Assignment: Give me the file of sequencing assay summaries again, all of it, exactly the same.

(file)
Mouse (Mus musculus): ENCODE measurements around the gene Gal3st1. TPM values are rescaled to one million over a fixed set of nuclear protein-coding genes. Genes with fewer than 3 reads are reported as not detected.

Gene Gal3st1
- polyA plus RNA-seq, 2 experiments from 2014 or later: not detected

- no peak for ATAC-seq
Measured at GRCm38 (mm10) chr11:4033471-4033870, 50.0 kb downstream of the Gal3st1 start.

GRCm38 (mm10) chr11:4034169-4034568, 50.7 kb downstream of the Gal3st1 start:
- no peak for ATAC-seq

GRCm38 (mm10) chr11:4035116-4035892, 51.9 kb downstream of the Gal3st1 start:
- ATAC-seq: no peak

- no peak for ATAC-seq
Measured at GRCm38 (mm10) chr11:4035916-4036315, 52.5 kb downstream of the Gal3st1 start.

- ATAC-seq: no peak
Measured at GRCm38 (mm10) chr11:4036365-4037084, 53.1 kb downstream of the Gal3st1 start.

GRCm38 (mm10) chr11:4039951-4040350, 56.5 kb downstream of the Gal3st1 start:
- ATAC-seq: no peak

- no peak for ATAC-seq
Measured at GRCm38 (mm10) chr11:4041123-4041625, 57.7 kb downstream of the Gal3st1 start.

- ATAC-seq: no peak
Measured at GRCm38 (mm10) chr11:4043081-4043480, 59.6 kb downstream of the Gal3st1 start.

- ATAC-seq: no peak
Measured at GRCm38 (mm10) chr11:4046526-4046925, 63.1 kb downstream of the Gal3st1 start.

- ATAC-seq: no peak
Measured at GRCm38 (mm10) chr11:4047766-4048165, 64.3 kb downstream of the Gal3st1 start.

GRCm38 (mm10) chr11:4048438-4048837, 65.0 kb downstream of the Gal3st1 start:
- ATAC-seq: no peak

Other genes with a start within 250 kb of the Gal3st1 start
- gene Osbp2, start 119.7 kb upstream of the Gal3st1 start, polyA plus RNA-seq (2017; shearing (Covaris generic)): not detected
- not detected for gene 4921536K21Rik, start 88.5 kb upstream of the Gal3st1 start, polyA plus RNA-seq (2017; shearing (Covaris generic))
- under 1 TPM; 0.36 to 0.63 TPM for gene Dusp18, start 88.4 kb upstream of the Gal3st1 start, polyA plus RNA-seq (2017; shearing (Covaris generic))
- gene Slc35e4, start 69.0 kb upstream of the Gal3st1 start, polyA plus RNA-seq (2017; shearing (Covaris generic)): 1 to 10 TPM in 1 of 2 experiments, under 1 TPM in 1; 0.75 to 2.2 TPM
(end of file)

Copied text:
Mouse (Mus musculus): ENCODE measurements around the gene Gal3st1. TPM values are rescaled to one million over a fixed set of nuclear protein-coding genes. Genes with fewer than 3 reads are reported as not detected.

Gene Gal3st1
- polyA plus RNA-seq, 2 experiments from 2014 or later: not detected

- no peak for ATAC-seq
Measured at GRCm38 (mm10) chr11:4033471-4033870, 50.0 kb downstream of the Gal3st1 start.

GRCm38 (mm10) chr11:4034169-4034568, 50.7 kb downstream of the Gal3st1 start:
- no peak for ATAC-seq

GRCm38 (mm10) chr11:4035116-4035892, 51.9 kb downstream of the Gal3st1 start:
- ATAC-seq: no peak

- no peak for ATAC-seq
Measured at GRCm38 (mm10) chr11:4035916-4036315, 52.5 kb downstream of the Gal3st1 start.

- ATAC-seq: no peak
Measured at GRCm38 (mm10) chr11:4036365-4037084, 53.1 kb downstream of the Gal3st1 start.

GRCm38 (mm10) chr11:4039951-4040350, 56.5 kb downstream of the Gal3st1 start:
- ATAC-seq: no peak

- no peak for ATAC-seq
Measured at GRCm38 (mm10) chr11:4041123-4041625, 57.7 kb downstream of the Gal3st1 start.

- ATAC-seq: no peak
Measured at GRCm38 (mm10) chr11:4043081-4043480, 59.6 kb downstream of the Gal3st1 start.

- ATAC-seq: no peak
Measured at GRCm38 (mm10) chr11:4046526-4046925, 63.1 kb downstream of the Gal3st1 start.

- ATAC-seq: no peak
Measured at GRCm38 (mm10) chr11:4047766-4048165, 64.3 kb downstream of the Gal3st1 start.

GRCm38 (mm10) chr11:4048438-4048837, 65.0 kb downstream of the Gal3st1 start:
- ATAC-seq: no peak

Other genes with a start within 250 kb of the Gal3st1 start
- gene Osbp2, start 119.7 kb upstream of the Gal3st1 start, polyA plus RNA-seq (2017; shearing (Covaris generic)): not detected
- not detected for gene 4921536K21Rik, start 88.5 kb upstream of the Gal3st1 start, polyA plus RNA-seq (2017; shearing (Covaris generic))
- under 1 TPM; 0.36 to 0.63 TPM for gene Dusp18, start 88.4 kb upstream of the Gal3st1 start, polyA plus RNA-seq (2017; shearing (Covaris generic))
- gene Slc35e4, start 69.0 kb upstream of the Gal3st1 start, polyA plus RNA-seq (2017; shearing (Covaris generic)): 1 to 10 TPM in 1 of 2 experiments, under 1 TPM in 1; 0.75 to 2.2 TPM